However, the description of Vonnegut as a “post modern humanist” holds up when applied to the content of his work. Vonnegut’s combination of post modern technique and humanist values is important because it precedes the search for subjective sincerity that pervades the cultural and literary zeitgeist today. This kind of subjective sincerity is evident in the impact and angst of late 20th and early 21st century literary authors like David Foster Wallace, who seek a unity between the dominant post modern form and the belief that “fiction’s about what it is to be a fucking human being” (McCaffery, 1993). Vonnegut’s work, like many ideas first explored in science fiction, is prototypical. His writing technique is thoroughly post modern. Open any introduction to literary theory text, say Peter Barry’s straightforward Beginning Theory (2009), to the section of post modernism and note how each of the following described elements in Vonnegut’s work aligns with the theory as explained by Barry (2009, 87). The paragraphical style of Breakfast of Champions is fragmented and interspersed with Vonnegut’s drawings. The novel’s continuity is fragmented too, with Vonnegut summarising the entire plot, climax included, in the first chapter. Important moments often feature simultaneous sequences, decentralising the narrative from its main characters. A better example of post modern fiction could perhaps only be found in Don DeLillo’s White Noise (1985).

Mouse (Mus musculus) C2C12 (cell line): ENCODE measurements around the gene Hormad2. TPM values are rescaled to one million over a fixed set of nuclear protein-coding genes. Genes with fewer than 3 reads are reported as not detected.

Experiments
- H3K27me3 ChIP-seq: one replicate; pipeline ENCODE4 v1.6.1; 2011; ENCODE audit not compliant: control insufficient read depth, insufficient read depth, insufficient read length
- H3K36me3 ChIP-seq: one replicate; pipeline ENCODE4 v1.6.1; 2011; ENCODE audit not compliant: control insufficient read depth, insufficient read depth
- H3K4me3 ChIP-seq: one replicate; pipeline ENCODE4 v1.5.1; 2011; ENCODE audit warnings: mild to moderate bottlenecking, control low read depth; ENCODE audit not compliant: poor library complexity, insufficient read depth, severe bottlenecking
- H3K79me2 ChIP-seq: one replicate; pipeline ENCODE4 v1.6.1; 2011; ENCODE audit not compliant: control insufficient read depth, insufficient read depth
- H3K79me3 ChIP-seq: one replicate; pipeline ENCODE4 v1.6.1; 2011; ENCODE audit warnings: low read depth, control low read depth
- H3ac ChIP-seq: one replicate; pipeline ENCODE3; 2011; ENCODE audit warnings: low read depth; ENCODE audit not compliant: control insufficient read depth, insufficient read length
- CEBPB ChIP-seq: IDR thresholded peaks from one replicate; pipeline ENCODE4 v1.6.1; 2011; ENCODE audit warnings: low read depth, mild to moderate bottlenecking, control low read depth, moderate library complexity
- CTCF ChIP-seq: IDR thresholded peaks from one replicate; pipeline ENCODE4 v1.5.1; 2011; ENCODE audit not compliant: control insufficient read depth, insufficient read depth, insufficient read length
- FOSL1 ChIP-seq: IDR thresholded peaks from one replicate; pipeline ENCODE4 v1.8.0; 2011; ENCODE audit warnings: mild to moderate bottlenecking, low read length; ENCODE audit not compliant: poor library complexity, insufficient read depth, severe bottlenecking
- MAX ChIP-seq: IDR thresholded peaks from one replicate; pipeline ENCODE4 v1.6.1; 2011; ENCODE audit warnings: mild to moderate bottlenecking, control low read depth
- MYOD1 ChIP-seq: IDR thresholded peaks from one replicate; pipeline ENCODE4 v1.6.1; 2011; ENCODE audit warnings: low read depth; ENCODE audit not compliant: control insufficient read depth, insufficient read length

The structure of the narrative is post modern too, presenting a fractured story more focused on ideas than truths. Set in the fictional Midland City, Breakfast of Champions documents Dwanye Hoover, car salesman, and his descent into mental illness, culminating in a violent outburst. This mental illness has been caused by a “bad idea” of Kilgore Trout’s, presented in a science fiction story that posits that everyone in the world is a robot except for you – you have free will. Throughout the novel, Vonnegut gleefully points out that the character of Kilgore Trout, his bad idea (in fact all of his ideas), Dwanye Hoover, and Midland City, are all constructs of the author, ironically reflecting and refracting the unfolding narrative. Vonnegut’s self-reflexive presence in his own work appears for the first time in the second chapter, revealing subjectivity in what had appeared to be objective narration, ambiguity in the certain, personal in the general, and the human in the post modern. The structure of Breakfast of Champions mirrors, in a metafictional fashion, the structure of Kilgore Trout’s novel, as ultimately Vonnegut gifts Trout “free will” (269).